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Yes, birth rates in Virginia have declined. But experts say regional differences tell a more complicated story.

The trend, both nationally and statewide, has led to plenty of conjecture on how declining...
The trend, both nationally and statewide, has led to plenty of conjecture on how declining birth numbers could affect everything from the future labor force to government budgets to economic growth.(Pexels)
Published: Jul. 15, 2021 at 10:58 AM EDT
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In mid-April, Virginia hospitals noted what was then a surprising trend: birth-related visits had declined by about 3.3 percent over the past year, despite early speculation that pandemic stay-at-home orders could lead to a baby boom.

At the time, analysts with the Virginia Hospital and Healthcare Association weren’t sure if the trend would bear out statewide (one theory was that the decrease in hospital births may have been offset by a rise in at-home deliveries as midwives reported growing interest in their services). But less than a month later, a federal report found that the number of babies born across the U.S. declined by nearly 4 percent from 2019 to 2020 — a new record low. Virginia, it turns out, saw a similar 3 percent drop in births statewide, the largest single-year slump in more than a decade.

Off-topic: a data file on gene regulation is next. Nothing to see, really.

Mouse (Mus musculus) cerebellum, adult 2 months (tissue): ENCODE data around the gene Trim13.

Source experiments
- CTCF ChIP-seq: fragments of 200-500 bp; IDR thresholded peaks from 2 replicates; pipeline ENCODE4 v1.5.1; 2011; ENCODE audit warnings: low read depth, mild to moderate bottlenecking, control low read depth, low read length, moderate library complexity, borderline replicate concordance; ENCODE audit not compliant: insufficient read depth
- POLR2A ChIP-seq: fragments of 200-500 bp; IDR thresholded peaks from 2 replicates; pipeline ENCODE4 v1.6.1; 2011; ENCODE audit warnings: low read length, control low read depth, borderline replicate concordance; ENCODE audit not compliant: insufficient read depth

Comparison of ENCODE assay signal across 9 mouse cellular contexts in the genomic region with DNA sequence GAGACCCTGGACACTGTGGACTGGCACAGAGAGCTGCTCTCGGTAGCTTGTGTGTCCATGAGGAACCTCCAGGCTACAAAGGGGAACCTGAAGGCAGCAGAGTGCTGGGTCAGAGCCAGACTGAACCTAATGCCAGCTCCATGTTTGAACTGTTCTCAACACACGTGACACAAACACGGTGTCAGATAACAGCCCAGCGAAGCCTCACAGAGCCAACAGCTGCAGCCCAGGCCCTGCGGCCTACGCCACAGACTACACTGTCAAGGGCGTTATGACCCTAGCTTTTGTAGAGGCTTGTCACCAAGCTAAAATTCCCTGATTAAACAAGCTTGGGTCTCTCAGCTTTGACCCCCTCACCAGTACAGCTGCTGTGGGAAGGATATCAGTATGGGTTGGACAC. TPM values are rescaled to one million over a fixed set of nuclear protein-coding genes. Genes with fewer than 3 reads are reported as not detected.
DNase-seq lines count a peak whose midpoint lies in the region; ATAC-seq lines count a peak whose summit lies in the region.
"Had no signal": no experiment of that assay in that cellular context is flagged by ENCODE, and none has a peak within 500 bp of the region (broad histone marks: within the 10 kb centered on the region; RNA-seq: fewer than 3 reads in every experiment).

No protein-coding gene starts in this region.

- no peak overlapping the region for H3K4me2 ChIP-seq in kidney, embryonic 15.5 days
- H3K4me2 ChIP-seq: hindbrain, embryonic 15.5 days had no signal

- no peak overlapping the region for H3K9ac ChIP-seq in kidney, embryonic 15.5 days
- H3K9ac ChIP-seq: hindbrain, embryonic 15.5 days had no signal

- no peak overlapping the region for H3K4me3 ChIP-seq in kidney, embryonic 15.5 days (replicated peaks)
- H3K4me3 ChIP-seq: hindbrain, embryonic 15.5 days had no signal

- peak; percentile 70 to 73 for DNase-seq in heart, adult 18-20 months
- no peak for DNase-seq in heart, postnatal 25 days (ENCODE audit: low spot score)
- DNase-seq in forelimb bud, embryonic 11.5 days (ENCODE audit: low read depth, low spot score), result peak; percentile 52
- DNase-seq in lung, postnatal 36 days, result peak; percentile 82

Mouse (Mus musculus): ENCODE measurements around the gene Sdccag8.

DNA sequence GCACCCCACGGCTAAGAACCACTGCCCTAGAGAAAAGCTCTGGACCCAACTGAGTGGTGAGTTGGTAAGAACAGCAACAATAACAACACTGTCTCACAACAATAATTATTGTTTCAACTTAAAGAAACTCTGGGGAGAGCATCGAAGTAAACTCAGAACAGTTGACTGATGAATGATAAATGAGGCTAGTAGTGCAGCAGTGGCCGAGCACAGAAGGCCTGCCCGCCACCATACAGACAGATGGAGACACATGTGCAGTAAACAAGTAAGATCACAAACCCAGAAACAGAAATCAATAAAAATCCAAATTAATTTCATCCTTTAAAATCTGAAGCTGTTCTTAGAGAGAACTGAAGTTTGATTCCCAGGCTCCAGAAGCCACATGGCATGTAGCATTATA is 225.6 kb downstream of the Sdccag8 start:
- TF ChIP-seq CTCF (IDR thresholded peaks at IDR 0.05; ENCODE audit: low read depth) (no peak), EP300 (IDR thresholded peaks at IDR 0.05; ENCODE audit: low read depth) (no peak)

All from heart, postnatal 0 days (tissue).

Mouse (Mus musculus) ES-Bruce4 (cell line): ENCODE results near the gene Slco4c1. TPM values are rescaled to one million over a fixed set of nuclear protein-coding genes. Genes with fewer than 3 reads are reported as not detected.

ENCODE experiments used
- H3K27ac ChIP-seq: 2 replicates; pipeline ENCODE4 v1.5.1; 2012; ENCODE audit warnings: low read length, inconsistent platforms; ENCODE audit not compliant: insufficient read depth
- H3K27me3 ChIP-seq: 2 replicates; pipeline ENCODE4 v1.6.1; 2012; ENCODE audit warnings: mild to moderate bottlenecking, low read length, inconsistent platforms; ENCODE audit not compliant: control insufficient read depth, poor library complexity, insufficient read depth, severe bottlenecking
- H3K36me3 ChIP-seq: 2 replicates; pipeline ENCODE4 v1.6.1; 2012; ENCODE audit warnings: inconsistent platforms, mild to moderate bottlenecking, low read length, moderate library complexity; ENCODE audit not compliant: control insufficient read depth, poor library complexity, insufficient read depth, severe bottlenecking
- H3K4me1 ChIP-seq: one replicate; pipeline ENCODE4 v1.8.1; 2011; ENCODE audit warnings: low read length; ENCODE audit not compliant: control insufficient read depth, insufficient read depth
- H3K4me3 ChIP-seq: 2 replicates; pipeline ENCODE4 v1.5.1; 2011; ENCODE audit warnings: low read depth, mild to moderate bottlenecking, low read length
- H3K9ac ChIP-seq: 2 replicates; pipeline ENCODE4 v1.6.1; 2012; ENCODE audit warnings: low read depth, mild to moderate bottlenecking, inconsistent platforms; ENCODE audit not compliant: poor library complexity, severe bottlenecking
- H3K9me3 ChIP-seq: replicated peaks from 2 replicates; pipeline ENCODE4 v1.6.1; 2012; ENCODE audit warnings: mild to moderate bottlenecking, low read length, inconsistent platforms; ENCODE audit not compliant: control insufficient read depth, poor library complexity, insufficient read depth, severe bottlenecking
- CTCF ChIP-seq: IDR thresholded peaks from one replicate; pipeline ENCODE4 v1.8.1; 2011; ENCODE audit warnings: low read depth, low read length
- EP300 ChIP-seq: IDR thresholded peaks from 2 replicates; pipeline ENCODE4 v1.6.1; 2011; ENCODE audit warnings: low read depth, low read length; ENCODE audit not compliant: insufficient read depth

The trend, both nationally and statewide, has led to plenty of conjecture on how declining birth numbers could affect everything from the future labor force to government budgets to economic growth. “How Low Can America’s Birth Rate Go Before It’s A Problem?” mused one headline from the data analysis site FiveThirtyEight. The decline in Virginia could have “dramatic consequences for decades to come,” proclaimed another article from public radio station WVTF.

At least right now, though, it’s not clear that a lower birth rate is necessarily a bad thing, said Kristin Perkins, a sociology professor at Georgetown University. And digging into Virginia’s data shows that the declines haven’t been uniform across the state. Parsing out the reasons for demographic change can be complicated, but some local and regional trends might offer clues to why some Virginians are starting families — and where.

“No one has a clear answer, but I think part of it can be traced to a change in priorities,” said Hamilton Lombard, a demographer with the Weldon Cooper Center at the University of Virginia. “And it is unbelievably complicated, but I think there is something to be learned from looking at certain regions of the state.”

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.(Virginia Mercury)

The Virginia Mercury is a new, nonpartisan, nonprofit news organization covering Virginia government and policy.

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